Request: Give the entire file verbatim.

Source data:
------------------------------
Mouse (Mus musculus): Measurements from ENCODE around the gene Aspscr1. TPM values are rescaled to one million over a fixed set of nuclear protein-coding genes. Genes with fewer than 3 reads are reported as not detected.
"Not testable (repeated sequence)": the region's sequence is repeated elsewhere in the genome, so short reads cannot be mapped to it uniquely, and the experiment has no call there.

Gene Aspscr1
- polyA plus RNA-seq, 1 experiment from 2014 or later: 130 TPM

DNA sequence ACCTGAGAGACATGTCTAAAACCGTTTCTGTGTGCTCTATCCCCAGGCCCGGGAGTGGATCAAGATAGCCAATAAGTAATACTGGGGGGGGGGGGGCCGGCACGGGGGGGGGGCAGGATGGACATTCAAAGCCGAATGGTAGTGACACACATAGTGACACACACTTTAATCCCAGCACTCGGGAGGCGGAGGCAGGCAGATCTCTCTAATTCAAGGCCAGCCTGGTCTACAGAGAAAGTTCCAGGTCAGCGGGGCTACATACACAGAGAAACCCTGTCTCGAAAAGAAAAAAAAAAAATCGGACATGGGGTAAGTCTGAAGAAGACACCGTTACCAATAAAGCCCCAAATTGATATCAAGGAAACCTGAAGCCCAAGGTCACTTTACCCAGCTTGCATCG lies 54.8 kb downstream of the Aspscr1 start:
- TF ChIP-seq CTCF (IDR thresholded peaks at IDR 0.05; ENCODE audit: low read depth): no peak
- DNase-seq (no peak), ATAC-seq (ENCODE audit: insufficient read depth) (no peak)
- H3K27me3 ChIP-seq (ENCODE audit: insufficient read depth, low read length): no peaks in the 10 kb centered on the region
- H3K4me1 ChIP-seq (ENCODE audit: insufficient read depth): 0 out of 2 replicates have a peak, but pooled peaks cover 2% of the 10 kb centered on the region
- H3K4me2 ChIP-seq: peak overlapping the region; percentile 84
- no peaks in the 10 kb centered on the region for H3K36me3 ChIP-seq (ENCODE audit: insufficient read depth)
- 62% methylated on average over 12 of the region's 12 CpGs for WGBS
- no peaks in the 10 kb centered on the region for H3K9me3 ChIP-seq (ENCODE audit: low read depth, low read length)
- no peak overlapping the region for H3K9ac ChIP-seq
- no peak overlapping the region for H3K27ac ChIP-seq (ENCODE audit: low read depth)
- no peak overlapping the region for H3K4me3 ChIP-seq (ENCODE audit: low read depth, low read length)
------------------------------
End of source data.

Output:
Mouse (Mus musculus): Measurements from ENCODE around the gene Aspscr1. TPM values are rescaled to one million over a fixed set of nuclear protein-coding genes. Genes with fewer than 3 reads are reported as not detected.
"Not testable (repeated sequence)": the region's sequence is repeated elsewhere in the genome, so short reads cannot be mapped to it uniquely, and the experiment has no call there.

Gene Aspscr1
- polyA plus RNA-seq, 1 experiment from 2014 or later: 130 TPM

DNA sequence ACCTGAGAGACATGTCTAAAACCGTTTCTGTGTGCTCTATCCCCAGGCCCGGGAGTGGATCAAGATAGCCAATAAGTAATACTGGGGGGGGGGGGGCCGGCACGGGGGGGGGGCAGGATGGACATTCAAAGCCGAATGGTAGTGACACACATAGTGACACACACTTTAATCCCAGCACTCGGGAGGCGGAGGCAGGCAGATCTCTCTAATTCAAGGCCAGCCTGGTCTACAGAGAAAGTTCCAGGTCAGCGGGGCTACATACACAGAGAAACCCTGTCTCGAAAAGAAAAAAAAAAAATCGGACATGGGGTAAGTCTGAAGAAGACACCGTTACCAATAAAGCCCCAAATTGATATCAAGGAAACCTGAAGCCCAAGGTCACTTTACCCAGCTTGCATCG lies 54.8 kb downstream of the Aspscr1 start:
- TF ChIP-seq CTCF (IDR thresholded peaks at IDR 0.05; ENCODE audit: low read depth): no peak
- DNase-seq (no peak), ATAC-seq (ENCODE audit: insufficient read depth) (no peak)
- H3K27me3 ChIP-seq (ENCODE audit: insufficient read depth, low read length): no peaks in the 10 kb centered on the region
- H3K4me1 ChIP-seq (ENCODE audit: insufficient read depth): 0 out of 2 replicates have a peak, but pooled peaks cover 2% of the 10 kb centered on the region
- H3K4me2 ChIP-seq: peak overlapping the region; percentile 84
- no peaks in the 10 kb centered on the region for H3K36me3 ChIP-seq (ENCODE audit: insufficient read depth)
- 62% methylated on average over 12 of the region's 12 CpGs for WGBS
- no peaks in the 10 kb centered on the region for H3K9me3 ChIP-seq (ENCODE audit: low read depth, low read length)
- no peak overlapping the region for H3K9ac ChIP-seq
- no peak overlapping the region for H3K27ac ChIP-seq (ENCODE audit: low read depth)
- no peak overlapping the region for H3K4me3 ChIP-seq (ENCODE audit: low read depth, low read length)